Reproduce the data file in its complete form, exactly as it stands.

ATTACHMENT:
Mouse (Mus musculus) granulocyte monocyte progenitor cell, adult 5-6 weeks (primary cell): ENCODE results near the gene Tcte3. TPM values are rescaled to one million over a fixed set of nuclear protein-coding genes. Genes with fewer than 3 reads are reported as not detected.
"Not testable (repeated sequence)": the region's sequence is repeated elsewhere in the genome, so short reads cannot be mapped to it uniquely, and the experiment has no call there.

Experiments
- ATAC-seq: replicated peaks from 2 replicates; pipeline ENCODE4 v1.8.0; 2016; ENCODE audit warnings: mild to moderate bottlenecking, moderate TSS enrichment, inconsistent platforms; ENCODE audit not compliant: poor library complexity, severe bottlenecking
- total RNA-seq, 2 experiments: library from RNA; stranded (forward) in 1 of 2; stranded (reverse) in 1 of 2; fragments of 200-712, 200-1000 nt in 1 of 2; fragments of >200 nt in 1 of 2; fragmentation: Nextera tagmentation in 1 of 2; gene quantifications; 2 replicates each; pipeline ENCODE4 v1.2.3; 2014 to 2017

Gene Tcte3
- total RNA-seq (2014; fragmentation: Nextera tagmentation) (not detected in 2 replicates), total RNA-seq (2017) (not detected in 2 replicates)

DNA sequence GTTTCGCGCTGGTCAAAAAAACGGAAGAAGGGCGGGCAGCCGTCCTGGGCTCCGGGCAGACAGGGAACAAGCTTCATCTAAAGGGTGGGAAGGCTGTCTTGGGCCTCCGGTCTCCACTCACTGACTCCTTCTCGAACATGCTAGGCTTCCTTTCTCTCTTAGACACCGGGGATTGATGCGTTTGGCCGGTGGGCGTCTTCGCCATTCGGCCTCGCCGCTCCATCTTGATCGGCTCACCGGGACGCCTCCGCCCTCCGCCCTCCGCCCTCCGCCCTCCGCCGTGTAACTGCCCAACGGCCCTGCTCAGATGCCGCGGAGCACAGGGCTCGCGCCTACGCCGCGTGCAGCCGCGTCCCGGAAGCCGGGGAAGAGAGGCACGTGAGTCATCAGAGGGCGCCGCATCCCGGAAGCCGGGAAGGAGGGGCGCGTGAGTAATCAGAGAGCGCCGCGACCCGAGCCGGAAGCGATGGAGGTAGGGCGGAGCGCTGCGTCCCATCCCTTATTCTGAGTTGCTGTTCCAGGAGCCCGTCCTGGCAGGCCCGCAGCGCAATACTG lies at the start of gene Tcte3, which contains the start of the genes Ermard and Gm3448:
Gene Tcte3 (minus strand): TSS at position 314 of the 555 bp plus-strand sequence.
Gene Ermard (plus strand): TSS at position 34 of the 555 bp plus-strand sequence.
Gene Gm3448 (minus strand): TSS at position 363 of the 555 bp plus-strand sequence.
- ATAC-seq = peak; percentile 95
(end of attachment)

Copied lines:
Mouse (Mus musculus) granulocyte monocyte progenitor cell, adult 5-6 weeks (primary cell): ENCODE results near the gene Tcte3. TPM values are rescaled to one million over a fixed set of nuclear protein-coding genes. Genes with fewer than 3 reads are reported as not detected.
"Not testable (repeated sequence)": the region's sequence is repeated elsewhere in the genome, so short reads cannot be mapped to it uniquely, and the experiment has no call there.

Experiments
- ATAC-seq: replicated peaks from 2 replicates; pipeline ENCODE4 v1.8.0; 2016; ENCODE audit warnings: mild to moderate bottlenecking, moderate TSS enrichment, inconsistent platforms; ENCODE audit not compliant: poor library complexity, severe bottlenecking
- total RNA-seq, 2 experiments: library from RNA; stranded (forward) in 1 of 2; stranded (reverse) in 1 of 2; fragments of 200-712, 200-1000 nt in 1 of 2; fragments of >200 nt in 1 of 2; fragmentation: Nextera tagmentation in 1 of 2; gene quantifications; 2 replicates each; pipeline ENCODE4 v1.2.3; 2014 to 2017

Gene Tcte3
- total RNA-seq (2014; fragmentation: Nextera tagmentation) (not detected in 2 replicates), total RNA-seq (2017) (not detected in 2 replicates)

DNA sequence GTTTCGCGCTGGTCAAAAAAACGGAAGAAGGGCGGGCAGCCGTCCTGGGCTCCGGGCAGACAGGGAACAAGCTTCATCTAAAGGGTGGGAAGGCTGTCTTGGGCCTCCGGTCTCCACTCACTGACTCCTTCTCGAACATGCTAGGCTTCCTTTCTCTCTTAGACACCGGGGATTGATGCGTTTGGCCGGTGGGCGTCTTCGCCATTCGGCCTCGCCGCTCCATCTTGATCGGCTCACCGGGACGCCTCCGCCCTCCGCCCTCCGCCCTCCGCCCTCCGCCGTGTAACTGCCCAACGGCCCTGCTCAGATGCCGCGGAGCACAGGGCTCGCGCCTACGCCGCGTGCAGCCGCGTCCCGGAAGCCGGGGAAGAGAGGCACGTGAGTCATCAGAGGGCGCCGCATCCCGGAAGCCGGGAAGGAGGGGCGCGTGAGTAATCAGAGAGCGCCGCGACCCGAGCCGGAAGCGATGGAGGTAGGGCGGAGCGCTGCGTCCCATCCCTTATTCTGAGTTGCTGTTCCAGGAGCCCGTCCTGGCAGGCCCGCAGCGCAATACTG lies at the start of gene Tcte3, which contains the start of the genes Ermard and Gm3448:
Gene Tcte3 (minus strand): TSS at position 314 of the 555 bp plus-strand sequence.
Gene Ermard (plus strand): TSS at position 34 of the 555 bp plus-strand sequence.
Gene Gm3448 (minus strand): TSS at position 363 of the 555 bp plus-strand sequence.
- ATAC-seq = peak; percentile 95